Jesus Freaks: Sins of the Father
Author:Andrea Randall

Jesus Freaks: Sins of the Father


Andrea Randall









For Quinlan, Paige, and Aiden. You made me believe when I’d thought I’d had faith all along. Everyday I’m certain I learn more from you than you do from me. I love you.






Author’s Note



Just read it. I wouldn’t dream of asking you to “empty your mind” or “come in without any prejudice or expectations,” because that would belittle you and, frankly, the content of this book. It’s not above or below anyone. How it needs to be read is from right where you are at this exact moment.


There will be things you agree with and things you disagree with, both with equal fervor in your reading of this book. All I ask is that you see it through to the end, and then you talk about it. The good, bad, and ugly of it. Maybe the beauty, too, if you’re so inclined.


Take a deep breath, and enjoy.









Keep Your Eyes Open



The drive to campus isn’t really the time for a parent to try to talk their child out of going to their selected college. Mom’s trying her best, though.


“It’s not too late.” Her eyes look out the windshield onto the empty road. There’s nothing out there except for everything she’s tried to get me to avoid becoming.


Like my birth father, she’s afraid. She’s so afraid of me turning into someone I’ve barely spent a combined six months with over my entire eighteen years.


“Kinda is.” I smirk and do my best to hide my grin.


I suck my bottom lip into my mouth as I consider my answer, a habit I’ve had since long before I pierced the skin with a metal ring.


“That,” she says, pointing to my mouth. “You know you’re going to have to take that out before you get on campus.”


I roll my eyes and grin. “The nose ring can stay, though. I’ve already checked.”


She shakes her head, a resigned sigh coming from her tight lips. “You’ll reconsider after this year. That’s still the deal.”


Most parents have to force their kids into a specific institution for a year. Try this for one year, then if you want to change your mind, you can, is what most parents plead to their children. Not Wendy Sawyer. And certainly not when it comes to her daughter attending Carter University.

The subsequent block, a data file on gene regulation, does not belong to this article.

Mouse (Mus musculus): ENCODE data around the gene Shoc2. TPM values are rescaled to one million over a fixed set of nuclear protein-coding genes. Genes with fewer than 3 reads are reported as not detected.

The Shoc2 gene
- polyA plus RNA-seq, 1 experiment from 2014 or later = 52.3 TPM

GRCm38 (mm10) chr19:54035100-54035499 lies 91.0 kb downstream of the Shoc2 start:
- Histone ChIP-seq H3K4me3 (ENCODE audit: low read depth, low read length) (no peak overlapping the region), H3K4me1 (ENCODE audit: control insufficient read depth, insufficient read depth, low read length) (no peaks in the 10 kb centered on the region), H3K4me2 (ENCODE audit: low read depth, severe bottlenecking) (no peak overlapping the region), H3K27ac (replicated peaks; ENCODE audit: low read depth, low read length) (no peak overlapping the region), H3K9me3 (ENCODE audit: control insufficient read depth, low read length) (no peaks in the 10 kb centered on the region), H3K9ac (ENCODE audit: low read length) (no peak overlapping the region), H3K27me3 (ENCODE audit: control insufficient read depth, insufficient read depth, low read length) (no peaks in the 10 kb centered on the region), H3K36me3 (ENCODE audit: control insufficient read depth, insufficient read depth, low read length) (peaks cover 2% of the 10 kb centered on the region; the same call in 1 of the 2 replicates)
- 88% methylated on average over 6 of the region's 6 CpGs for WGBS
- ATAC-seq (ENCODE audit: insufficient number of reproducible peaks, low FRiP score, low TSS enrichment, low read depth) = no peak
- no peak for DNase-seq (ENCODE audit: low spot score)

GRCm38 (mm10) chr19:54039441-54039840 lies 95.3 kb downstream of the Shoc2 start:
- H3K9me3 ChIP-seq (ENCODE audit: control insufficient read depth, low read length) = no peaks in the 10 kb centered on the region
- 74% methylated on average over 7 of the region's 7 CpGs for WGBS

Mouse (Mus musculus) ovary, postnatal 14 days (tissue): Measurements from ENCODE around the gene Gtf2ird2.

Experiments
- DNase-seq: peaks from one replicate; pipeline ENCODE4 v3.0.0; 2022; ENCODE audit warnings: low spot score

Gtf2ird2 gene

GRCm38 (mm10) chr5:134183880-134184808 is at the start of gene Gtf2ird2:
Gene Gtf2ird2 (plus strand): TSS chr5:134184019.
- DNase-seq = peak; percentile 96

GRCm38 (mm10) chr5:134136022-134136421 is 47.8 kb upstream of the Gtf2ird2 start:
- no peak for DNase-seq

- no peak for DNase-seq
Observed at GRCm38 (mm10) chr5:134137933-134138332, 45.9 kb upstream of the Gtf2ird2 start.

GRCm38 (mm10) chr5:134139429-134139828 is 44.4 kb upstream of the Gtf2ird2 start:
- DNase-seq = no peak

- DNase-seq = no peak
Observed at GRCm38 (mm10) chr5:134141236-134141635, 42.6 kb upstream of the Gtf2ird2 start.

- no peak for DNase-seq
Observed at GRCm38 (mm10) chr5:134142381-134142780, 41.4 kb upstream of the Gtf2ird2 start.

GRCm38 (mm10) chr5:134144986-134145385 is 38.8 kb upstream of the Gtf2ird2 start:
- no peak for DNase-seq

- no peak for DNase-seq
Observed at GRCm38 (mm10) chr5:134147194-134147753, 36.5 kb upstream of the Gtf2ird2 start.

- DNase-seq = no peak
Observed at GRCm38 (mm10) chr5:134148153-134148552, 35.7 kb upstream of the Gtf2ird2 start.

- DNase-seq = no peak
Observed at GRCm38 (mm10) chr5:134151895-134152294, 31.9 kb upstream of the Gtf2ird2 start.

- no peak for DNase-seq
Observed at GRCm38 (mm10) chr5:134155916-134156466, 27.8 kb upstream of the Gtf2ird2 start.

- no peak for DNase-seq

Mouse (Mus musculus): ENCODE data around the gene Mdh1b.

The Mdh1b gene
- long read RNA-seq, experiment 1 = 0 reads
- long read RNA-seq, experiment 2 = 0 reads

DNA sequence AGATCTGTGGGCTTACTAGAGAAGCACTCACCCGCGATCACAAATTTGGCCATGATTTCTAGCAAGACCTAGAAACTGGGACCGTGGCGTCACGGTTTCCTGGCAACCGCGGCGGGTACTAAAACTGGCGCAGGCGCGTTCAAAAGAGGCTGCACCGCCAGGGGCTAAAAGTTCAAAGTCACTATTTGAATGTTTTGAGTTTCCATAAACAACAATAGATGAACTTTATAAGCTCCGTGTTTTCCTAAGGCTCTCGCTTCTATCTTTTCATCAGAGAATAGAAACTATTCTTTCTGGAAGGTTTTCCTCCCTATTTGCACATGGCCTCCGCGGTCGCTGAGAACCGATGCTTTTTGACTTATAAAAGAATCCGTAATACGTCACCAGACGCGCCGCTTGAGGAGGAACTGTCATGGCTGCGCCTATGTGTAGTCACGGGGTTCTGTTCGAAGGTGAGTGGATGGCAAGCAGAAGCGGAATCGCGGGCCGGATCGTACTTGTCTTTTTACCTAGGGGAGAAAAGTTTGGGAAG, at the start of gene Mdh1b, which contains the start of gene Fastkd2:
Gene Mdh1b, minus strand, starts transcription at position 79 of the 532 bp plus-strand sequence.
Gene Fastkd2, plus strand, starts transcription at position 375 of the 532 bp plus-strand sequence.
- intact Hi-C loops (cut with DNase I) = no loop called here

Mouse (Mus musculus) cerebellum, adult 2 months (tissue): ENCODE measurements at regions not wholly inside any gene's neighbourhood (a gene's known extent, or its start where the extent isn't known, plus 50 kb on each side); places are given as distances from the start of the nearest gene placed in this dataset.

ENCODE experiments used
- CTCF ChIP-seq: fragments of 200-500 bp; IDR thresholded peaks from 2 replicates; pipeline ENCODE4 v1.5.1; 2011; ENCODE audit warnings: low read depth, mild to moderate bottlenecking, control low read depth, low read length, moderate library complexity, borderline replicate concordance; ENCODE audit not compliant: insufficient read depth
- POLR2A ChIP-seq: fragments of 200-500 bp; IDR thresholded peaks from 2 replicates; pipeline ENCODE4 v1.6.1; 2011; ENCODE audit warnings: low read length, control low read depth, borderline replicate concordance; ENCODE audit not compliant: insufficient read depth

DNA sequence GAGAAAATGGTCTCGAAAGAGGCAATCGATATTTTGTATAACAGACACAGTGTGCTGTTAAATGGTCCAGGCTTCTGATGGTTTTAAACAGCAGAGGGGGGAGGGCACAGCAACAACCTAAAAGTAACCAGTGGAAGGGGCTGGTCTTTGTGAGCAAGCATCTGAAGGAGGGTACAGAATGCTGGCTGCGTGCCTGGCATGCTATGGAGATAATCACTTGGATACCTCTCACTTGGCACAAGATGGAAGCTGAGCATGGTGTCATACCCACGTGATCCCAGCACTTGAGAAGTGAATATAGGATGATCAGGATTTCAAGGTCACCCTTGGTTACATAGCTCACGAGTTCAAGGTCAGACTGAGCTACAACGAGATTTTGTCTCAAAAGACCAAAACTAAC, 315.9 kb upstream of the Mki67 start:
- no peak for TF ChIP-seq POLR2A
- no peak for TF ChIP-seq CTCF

I was raised in a proper Episcopalian household, but Carter University—founded in 1925—is the bearded lady of theology-based universities as far as well-meaning Anglicans are concerned. Sure, they’re probably nice people, but…really?


And my mom, along with everyone I’ve known since I was in kindergarten, has been quick to remind me about those who might not be nice. Carter University is as well known for their flamboyantly conservative professors as they are for their gorgeous campus. Okay, that is sugar-coating on my part.


For years, members of the administration at Carter have been embroiled in one contentious political battle after another. Not on behalf of the university, they’re quick to amend, but, let’s be honest. Carter prides itself on turning out the world’s foremost evangelical pastors, on-the-ground missionaries, and teachers sent to like-minded elementary schools who take evolution during their studies only because it’s required by the states in which they plan to teach.


That doesn’t mean they’re not nice people on the basic human level of nice. But when viewed through the lens of my gay marriage-supporting, Planned Parenthood-volunteering upbringing, “those people”—the opposition—are viewed as evil. Ironic, really, when you think about it under the Christianity umbrella of love and forgiveness.


“I did get a full scholarship, Mom,” I’m quick to remind her as she navigates toward the exit that holds my future. For at least the next year.


Carter’s alumnae are loyal, pouring in millions of dollars a year to ensure that the moral fiber of America doesn’t fall to shreds in the span of a generation. Their words, not mine. But those millions, when not being used for conservative agenda pushing, are used to give nearly every student a significant scholarship. Carter doesn’t want to leave any like-minded passionate student to fall by the wayside of a secular university.


My mom sighs, running a hand through her greying curls. I hadn’t noticed the soft lines on her face until this moment—turning the skin under her eyes into supple pillows with creased cases. She looks kind of like I imagine Julia Louis-Dreyfus looks post-Golden Globes. Real life Julia, not TV Julia. I can’t help but wonder if my college decision is affecting her deeper than I initially considered.


“Look at that,” she whispers as we curl around the far border of the university grounds.